The importance of pursuing a higher education. My Grandmother never gave up on her dream of completing her college degree and went back to complete her Bachelor’s and Master's degrees in education while taking care of her family when she was in her forties. Because of my Grandmother (and my mother as well!), college was not thought of as a privilege, but a right of passage. The younger generation of my family is now continuing the tradition and now many of us are college graduates or still matriculating. Pursuing a higher education significantly increases your income over your lifetime and my Grandmother was aware of this.

Some things are not worth skimping on. From appliances to reliable cars, my Grandmother knows what to skimp on and what quality items to pay top dollar for. She is the original Small Budget, Big Style Chick :- )

Eating at home is cheaper than eating out. My Grandmother (and Mother) can turn a few items in the pantry into a whole meal for a family and I hope to one day have that skill (not quite there yet with the cooking skills). My Grandmother realizes that eating in is healthier and often cheaper than eating out.

Volunteering and giving back is not something you can do, but something you should do. My Grandmother to this day is still active in her community in several different types of volunteer capacities. From tutoring students, to being active in her church and the many other activities she is involved in. I’ve heard her joke before that she doesn’t know how she found the time to work because she is so busy in her retirement. I try to follow my Grandmother’s example and donate my time to opportunities that help youth in my community.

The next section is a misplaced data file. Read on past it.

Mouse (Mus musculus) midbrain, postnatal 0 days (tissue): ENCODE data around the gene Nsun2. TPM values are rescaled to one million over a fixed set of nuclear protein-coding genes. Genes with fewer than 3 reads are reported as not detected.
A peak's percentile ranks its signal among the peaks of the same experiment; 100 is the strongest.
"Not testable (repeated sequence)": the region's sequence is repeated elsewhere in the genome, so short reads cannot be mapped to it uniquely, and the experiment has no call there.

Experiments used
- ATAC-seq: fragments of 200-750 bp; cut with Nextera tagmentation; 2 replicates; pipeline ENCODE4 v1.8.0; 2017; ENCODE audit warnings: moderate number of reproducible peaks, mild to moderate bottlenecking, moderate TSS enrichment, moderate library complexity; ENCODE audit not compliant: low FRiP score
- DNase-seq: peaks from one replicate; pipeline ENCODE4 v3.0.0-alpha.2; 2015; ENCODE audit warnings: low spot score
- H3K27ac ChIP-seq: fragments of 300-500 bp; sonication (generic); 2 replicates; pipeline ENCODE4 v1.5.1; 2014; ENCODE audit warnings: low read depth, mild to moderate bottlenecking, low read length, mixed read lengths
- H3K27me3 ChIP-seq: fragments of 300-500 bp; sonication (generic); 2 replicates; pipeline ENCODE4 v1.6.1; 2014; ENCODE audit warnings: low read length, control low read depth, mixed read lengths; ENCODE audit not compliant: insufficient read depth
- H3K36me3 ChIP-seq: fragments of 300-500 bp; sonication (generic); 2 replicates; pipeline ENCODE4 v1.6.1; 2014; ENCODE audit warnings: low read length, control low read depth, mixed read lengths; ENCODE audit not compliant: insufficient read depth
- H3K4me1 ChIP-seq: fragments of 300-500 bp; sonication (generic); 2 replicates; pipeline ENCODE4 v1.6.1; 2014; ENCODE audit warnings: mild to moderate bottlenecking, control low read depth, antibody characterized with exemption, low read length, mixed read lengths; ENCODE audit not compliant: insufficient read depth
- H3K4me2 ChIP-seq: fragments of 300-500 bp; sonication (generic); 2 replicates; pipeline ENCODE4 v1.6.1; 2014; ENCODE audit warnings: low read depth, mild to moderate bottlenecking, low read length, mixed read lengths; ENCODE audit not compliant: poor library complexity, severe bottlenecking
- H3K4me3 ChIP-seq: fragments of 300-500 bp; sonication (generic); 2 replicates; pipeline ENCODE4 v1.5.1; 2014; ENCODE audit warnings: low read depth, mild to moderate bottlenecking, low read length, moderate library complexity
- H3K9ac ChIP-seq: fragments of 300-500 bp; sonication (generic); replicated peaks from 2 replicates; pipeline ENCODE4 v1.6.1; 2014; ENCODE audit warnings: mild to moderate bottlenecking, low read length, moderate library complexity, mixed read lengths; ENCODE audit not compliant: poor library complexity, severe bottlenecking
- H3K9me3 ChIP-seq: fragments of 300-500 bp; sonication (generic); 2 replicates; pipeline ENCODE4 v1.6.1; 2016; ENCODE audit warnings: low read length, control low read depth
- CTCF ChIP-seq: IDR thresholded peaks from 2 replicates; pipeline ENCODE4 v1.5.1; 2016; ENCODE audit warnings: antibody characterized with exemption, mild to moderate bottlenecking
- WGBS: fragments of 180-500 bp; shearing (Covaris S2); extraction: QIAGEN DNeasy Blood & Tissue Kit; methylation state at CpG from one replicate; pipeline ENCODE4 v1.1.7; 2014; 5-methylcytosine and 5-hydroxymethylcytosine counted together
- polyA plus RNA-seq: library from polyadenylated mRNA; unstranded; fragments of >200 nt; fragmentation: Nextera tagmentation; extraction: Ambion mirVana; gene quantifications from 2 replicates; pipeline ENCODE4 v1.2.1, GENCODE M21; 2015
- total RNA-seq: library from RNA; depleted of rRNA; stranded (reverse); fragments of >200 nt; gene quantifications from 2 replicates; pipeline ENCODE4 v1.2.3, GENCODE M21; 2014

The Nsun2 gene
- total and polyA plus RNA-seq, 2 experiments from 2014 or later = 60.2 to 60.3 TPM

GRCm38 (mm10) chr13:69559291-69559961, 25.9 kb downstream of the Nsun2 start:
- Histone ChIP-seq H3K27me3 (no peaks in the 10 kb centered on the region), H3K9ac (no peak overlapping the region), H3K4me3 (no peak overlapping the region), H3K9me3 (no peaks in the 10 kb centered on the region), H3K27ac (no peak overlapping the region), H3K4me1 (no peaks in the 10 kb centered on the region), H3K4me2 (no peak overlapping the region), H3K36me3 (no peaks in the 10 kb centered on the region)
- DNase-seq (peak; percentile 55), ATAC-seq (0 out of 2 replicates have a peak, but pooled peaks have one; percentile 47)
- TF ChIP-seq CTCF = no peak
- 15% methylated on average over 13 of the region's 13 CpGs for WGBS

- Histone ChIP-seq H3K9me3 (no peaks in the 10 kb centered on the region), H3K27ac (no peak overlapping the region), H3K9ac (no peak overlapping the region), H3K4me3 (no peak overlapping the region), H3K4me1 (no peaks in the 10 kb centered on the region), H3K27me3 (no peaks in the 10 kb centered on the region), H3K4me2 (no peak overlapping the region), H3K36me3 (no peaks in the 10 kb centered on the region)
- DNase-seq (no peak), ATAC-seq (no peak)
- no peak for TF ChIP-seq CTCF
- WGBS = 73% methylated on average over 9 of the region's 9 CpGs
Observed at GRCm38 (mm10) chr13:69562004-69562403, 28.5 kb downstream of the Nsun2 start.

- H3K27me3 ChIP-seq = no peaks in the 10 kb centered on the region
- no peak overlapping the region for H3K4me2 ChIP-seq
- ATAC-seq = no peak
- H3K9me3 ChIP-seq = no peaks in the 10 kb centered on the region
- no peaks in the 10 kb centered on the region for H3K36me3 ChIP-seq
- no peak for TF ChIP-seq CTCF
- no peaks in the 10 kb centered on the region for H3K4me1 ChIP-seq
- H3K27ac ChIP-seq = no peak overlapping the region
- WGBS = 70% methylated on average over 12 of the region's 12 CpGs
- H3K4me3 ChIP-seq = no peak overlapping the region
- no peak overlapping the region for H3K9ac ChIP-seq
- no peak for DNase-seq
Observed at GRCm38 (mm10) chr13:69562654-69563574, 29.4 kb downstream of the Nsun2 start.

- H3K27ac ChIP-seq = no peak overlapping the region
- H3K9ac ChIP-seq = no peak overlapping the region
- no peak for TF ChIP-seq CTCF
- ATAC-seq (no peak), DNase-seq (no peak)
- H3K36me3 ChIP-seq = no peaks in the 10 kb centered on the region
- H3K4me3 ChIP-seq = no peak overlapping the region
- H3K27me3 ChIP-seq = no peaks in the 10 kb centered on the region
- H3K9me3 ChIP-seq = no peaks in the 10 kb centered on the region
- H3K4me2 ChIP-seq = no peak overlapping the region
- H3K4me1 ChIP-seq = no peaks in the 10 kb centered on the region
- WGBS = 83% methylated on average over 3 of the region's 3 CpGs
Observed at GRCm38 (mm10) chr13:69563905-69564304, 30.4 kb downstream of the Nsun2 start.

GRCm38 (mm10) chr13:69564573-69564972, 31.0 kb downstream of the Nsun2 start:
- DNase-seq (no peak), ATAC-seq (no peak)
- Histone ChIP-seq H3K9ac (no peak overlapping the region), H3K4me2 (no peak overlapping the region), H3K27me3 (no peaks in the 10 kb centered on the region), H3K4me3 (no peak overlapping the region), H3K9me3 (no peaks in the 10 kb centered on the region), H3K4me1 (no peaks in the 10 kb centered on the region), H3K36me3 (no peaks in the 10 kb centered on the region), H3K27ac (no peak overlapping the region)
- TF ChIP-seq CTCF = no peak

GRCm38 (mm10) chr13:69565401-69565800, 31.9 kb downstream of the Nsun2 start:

I hope to live a long fulfilling life, as my maternal Grandparents have; they are currently in their 80's and 90's, so I better start (aggressively) saving now so I can live well in my older age like them.

I wish my Mother (and most loyal reader) and all of the mothers out there a Happy Mother's Day!

Thursday, May 6, 2010

Frugality among consumers is outliving recession

According to a recent Washington Post article:

Even as the economic recovery plods ahead, many American consumers are
refusing to come along.

They're not spending freely - and they have no plans to. Many of them have steady income. They aren't saddled by high debts.
They don't fear losing their jobs. Yet despite recent gains, they've lost so much household wealth that they're far more cautious about spending than before the recession.

Their behavior suggests that the Great Recession may have bred a new
frugality that will endure well into the recovery. And because consumers fuel
about 70 percent of the economy, their tightfisted habits means the rebound
could stay unusually sluggish.

That's the picture that emerges from an Associated Press survey of leading economists and interviews with more than two dozen ordinary Americans. The new AP Economy Survey asked 44 leading economists whether the recession created a "new frugality" among consumers that will outlive the recession. Two-thirds said yes.

I don't really consider myself to be a frugal person. I'm willing to spend money on things others may consider 'splurges' if they fit in my budget. I am making a concerted effort to cut out mindless spending, but I do like to travel (after saving for it) and plan to make travel a life-long hobby.

There are things I have no problem living without like a car, fancy kitchen appliances, air conditioning (except in very high temperatures). But because I don't really miss those things, they don't really count as sacrifices in favor of frugality. For me, balancing spending and saving is more realistic than trying to be frugal. But I so admire frugal-minded people like personal finance personality Michelle Singletary and some of the more frugal-minded personal finance bloggers out there. Whether people choose to be frugal or not, I hope being more fiscally conscious in general is a habit that is here to stay.

Do you consider yourself to be frugal and if so, is your frugality permanent or temporary based on the economy?